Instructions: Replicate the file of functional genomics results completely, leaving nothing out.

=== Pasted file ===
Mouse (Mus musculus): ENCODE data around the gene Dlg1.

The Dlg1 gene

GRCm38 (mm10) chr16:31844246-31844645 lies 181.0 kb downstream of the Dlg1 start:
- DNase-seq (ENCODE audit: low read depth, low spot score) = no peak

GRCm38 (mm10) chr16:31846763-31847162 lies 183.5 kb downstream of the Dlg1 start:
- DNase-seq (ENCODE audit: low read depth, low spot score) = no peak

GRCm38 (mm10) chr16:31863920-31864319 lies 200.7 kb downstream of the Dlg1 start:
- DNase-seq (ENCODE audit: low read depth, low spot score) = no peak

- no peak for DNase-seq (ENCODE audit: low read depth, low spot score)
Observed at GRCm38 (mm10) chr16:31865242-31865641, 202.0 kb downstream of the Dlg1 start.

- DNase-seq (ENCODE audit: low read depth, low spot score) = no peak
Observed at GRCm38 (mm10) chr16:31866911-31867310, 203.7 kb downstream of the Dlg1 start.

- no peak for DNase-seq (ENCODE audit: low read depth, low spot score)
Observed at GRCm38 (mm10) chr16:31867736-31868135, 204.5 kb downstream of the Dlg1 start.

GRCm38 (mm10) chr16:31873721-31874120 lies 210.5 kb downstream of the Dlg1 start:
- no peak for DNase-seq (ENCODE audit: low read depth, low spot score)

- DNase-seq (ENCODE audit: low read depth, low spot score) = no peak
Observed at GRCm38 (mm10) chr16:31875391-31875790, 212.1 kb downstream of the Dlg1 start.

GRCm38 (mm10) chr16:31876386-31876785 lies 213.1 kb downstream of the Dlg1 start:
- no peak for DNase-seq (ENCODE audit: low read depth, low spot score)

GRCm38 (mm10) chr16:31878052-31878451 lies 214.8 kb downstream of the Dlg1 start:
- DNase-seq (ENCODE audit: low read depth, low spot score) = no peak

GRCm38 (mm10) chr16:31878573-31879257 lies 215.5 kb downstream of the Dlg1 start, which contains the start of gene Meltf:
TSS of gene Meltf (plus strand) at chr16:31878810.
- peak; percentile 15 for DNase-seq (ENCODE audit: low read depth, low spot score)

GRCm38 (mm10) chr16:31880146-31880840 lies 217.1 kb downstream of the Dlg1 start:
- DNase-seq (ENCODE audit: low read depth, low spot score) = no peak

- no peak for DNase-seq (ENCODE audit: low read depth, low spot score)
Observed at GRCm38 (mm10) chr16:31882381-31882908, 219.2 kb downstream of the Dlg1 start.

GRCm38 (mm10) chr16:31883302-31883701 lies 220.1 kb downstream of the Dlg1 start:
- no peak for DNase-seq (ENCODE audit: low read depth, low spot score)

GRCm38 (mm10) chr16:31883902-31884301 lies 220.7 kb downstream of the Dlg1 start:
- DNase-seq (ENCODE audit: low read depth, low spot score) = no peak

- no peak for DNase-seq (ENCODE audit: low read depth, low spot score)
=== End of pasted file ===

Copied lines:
Mouse (Mus musculus): ENCODE data around the gene Dlg1.

The Dlg1 gene

GRCm38 (mm10) chr16:31844246-31844645 lies 181.0 kb downstream of the Dlg1 start:
- DNase-seq (ENCODE audit: low read depth, low spot score) = no peak

GRCm38 (mm10) chr16:31846763-31847162 lies 183.5 kb downstream of the Dlg1 start:
- DNase-seq (ENCODE audit: low read depth, low spot score) = no peak

GRCm38 (mm10) chr16:31863920-31864319 lies 200.7 kb downstream of the Dlg1 start:
- DNase-seq (ENCODE audit: low read depth, low spot score) = no peak

- no peak for DNase-seq (ENCODE audit: low read depth, low spot score)
Observed at GRCm38 (mm10) chr16:31865242-31865641, 202.0 kb downstream of the Dlg1 start.

- DNase-seq (ENCODE audit: low read depth, low spot score) = no peak
Observed at GRCm38 (mm10) chr16:31866911-31867310, 203.7 kb downstream of the Dlg1 start.

- no peak for DNase-seq (ENCODE audit: low read depth, low spot score)
Observed at GRCm38 (mm10) chr16:31867736-31868135, 204.5 kb downstream of the Dlg1 start.

GRCm38 (mm10) chr16:31873721-31874120 lies 210.5 kb downstream of the Dlg1 start:
- no peak for DNase-seq (ENCODE audit: low read depth, low spot score)

- DNase-seq (ENCODE audit: low read depth, low spot score) = no peak
Observed at GRCm38 (mm10) chr16:31875391-31875790, 212.1 kb downstream of the Dlg1 start.

GRCm38 (mm10) chr16:31876386-31876785 lies 213.1 kb downstream of the Dlg1 start:
- no peak for DNase-seq (ENCODE audit: low read depth, low spot score)

GRCm38 (mm10) chr16:31878052-31878451 lies 214.8 kb downstream of the Dlg1 start:
- DNase-seq (ENCODE audit: low read depth, low spot score) = no peak

GRCm38 (mm10) chr16:31878573-31879257 lies 215.5 kb downstream of the Dlg1 start, which contains the start of gene Meltf:
TSS of gene Meltf (plus strand) at chr16:31878810.
- peak; percentile 15 for DNase-seq (ENCODE audit: low read depth, low spot score)

GRCm38 (mm10) chr16:31880146-31880840 lies 217.1 kb downstream of the Dlg1 start:
- DNase-seq (ENCODE audit: low read depth, low spot score) = no peak

- no peak for DNase-seq (ENCODE audit: low read depth, low spot score)
Observed at GRCm38 (mm10) chr16:31882381-31882908, 219.2 kb downstream of the Dlg1 start.

GRCm38 (mm10) chr16:31883302-31883701 lies 220.1 kb downstream of the Dlg1 start:
- no peak for DNase-seq (ENCODE audit: low read depth, low spot score)

GRCm38 (mm10) chr16:31883902-31884301 lies 220.7 kb downstream of the Dlg1 start:
- DNase-seq (ENCODE audit: low read depth, low spot score) = no peak

- no peak for DNase-seq (ENCODE audit: low read depth, low spot score)